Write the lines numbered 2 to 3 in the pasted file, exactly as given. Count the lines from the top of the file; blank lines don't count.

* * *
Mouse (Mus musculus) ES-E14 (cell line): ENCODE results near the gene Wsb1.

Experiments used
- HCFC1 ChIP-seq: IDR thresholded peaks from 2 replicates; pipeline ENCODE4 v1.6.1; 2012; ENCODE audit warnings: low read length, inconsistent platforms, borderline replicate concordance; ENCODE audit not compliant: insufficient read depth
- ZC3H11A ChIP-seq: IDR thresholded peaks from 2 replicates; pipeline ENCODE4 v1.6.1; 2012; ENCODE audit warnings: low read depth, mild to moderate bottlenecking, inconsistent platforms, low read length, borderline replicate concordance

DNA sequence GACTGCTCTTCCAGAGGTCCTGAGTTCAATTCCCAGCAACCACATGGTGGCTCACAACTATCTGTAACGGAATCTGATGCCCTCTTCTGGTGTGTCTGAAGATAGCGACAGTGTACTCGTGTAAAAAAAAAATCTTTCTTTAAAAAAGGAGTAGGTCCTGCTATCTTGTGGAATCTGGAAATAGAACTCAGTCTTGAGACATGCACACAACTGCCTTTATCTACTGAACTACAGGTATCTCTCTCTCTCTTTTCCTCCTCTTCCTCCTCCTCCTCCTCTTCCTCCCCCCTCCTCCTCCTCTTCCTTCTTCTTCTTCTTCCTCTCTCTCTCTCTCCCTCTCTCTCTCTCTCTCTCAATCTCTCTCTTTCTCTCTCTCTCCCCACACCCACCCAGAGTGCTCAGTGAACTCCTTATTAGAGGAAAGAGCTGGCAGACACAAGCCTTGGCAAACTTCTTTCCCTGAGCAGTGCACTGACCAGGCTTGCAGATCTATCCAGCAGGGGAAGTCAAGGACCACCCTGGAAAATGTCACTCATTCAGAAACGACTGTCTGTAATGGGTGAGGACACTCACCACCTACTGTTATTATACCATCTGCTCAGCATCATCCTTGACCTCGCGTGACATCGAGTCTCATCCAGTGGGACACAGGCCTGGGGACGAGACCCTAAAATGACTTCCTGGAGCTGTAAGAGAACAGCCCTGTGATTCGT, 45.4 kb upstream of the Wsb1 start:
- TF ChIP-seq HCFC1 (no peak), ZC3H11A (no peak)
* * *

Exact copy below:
Experiments used
- HCFC1 ChIP-seq: IDR thresholded peaks from 2 replicates; pipeline ENCODE4 v1.6.1; 2012; ENCODE audit warnings: low read length, inconsistent platforms, borderline replicate concordance; ENCODE audit not compliant: insufficient read depth